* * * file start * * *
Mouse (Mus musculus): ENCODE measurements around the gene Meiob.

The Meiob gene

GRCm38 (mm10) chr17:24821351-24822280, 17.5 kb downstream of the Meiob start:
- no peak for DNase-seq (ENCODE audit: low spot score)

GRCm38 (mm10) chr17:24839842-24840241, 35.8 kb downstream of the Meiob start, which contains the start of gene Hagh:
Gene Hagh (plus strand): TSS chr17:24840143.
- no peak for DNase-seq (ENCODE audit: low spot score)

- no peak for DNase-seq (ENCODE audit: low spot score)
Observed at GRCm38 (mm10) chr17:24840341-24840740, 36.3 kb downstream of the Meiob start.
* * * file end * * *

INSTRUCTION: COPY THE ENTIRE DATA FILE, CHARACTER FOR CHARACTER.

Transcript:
Mouse (Mus musculus): ENCODE measurements around the gene Meiob.

The Meiob gene

GRCm38 (mm10) chr17:24821351-24822280, 17.5 kb downstream of the Meiob start:
- no peak for DNase-seq (ENCODE audit: low spot score)

GRCm38 (mm10) chr17:24839842-24840241, 35.8 kb downstream of the Meiob start, which contains the start of gene Hagh:
Gene Hagh (plus strand): TSS chr17:24840143.
- no peak for DNase-seq (ENCODE audit: low spot score)

- no peak for DNase-seq (ENCODE audit: low spot score)
Observed at GRCm38 (mm10) chr17:24840341-24840740, 36.3 kb downstream of the Meiob start.